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There is a terrific article in the March issue of NCTE’s Council Chronicle by Trisha Collopy, laying out both a rationale and some practical strategies for incorporating challenging and complex readings in community college classrooms at all levels. Much of the content in the article will resonate with integrated reading and writing (IRW) instructors; we know that deep reading will make a difference for our students—as they discuss “reading that matters” (12).
But I would suggest that such readings also offer an opportunity to revisit our approach to grammar (where we so often resort to decontextualized sentences, prescriptive rules, and worksheets – none of which seems to have a demonstrable effect on the quality of student writing). What if we invited students to consider language structure as a reading strategy, a means of reading closely, constructing meaning, and interpreting rhetorical moves and stances? What would that look like? What would it require for instructors?
I’d like to explore the instantiation of a “reading for grammar” pedagogy over the next few weeks. The foundation of such a pedagogy, however, rests on a linguistically and rhetorically consistent definition of grammar. Perhaps what is needed is a set of threshold concepts to frame and undergird the pedagogy, akin to Adler-Kassner and Wardle’s Naming What We Know.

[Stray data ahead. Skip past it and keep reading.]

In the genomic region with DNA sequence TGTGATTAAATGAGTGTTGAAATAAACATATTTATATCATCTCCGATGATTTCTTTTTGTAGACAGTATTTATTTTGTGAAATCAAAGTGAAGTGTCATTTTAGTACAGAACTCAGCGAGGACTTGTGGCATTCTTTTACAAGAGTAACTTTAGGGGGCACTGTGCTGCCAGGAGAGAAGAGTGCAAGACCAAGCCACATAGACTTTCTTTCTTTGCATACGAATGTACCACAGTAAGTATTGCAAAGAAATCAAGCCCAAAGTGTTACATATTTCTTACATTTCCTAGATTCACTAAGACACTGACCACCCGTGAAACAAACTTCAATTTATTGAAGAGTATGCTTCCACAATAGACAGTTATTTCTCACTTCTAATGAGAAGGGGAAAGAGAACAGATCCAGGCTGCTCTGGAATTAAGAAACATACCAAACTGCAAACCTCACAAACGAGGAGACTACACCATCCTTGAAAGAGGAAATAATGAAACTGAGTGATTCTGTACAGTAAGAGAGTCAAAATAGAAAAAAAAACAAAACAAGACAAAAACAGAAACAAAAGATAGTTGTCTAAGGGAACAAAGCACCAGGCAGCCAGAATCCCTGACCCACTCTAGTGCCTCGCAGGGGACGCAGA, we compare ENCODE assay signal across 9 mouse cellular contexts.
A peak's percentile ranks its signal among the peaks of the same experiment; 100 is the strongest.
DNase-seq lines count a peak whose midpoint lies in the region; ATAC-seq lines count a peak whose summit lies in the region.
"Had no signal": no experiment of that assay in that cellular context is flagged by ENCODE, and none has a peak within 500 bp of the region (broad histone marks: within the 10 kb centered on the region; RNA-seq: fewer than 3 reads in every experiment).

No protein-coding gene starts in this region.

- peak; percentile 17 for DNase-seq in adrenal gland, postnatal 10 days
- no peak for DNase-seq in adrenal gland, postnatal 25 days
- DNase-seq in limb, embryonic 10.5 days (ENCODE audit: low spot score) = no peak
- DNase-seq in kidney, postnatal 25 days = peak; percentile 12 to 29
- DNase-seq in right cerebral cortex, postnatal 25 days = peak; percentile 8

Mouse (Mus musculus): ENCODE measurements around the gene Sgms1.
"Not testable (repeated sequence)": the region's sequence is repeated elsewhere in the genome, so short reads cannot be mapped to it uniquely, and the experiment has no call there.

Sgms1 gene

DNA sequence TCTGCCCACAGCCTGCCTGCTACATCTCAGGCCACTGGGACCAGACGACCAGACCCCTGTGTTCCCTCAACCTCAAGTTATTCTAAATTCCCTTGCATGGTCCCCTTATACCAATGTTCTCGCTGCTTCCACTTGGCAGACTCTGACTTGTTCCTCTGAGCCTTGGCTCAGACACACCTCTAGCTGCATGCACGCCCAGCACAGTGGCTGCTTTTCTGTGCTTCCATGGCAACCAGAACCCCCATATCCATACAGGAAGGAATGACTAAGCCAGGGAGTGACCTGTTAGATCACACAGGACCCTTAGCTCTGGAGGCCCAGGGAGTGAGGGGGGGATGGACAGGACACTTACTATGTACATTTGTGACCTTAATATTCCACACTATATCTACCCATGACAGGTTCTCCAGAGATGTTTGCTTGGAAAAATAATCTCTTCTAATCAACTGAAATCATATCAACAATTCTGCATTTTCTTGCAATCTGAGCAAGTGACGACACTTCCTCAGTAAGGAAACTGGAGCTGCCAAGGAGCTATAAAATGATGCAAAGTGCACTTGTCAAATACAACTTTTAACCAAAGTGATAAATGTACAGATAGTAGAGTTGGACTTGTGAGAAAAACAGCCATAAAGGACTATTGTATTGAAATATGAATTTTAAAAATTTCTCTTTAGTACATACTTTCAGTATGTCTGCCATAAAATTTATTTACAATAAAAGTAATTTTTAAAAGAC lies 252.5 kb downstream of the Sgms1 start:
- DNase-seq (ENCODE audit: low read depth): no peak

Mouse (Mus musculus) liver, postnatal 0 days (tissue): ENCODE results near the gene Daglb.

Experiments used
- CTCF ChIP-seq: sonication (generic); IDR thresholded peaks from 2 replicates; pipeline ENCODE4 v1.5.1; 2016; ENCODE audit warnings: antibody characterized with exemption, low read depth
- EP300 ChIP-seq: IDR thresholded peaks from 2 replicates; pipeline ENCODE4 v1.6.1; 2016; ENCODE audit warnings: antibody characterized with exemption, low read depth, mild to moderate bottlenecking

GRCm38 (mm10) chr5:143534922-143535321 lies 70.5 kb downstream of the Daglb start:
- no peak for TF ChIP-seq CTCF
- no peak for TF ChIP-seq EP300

Here is a first attempt at such a list, garnered from studies in applied linguistics, language acquisition theory, and the composition classroom. I would welcome an opportunity to revise, expand, and refine the list as others share expertise.
- Grammar is a rule-governed system for producing and interpreting language.
- All speakers possess a grammar; speakers may access multiple grammars for different purposes.
- Grammars are neither “good” nor “bad.”
- The specific rules of grammar are derived from the habits of communities of practice.
- Grammars change.
- Knowledge of a word includes knowledge of the grammatical structures in which that word participates.
- Academic/written grammars are acquired; they are not native to anyone.
- Conventions of written language are arbitrary.
- Grammatical knowledge can be both tacit and explicit.
- Speakers working within a particular grammar make choices.
- The effectiveness of a grammar choice is related to the listener/reader’s ability to interpret that choice.
- People make judgments about others because of grammatical choices.
- People establish and maintain identities through the language choices that they make.
- Grammar is informed by previous experiences with language in a variety of discourse communities.
- There is no such thing as complete mastery of academic grammar. (Or perhaps there is no such thing as a common academic grammar.)
- Educated speakers can disagree about practice (Oxford comma, “healthful” vs. “healthy”).
- Grammar is contextual, rhetorical, and meaning-driven.
What else? I would love to hear your thoughts.
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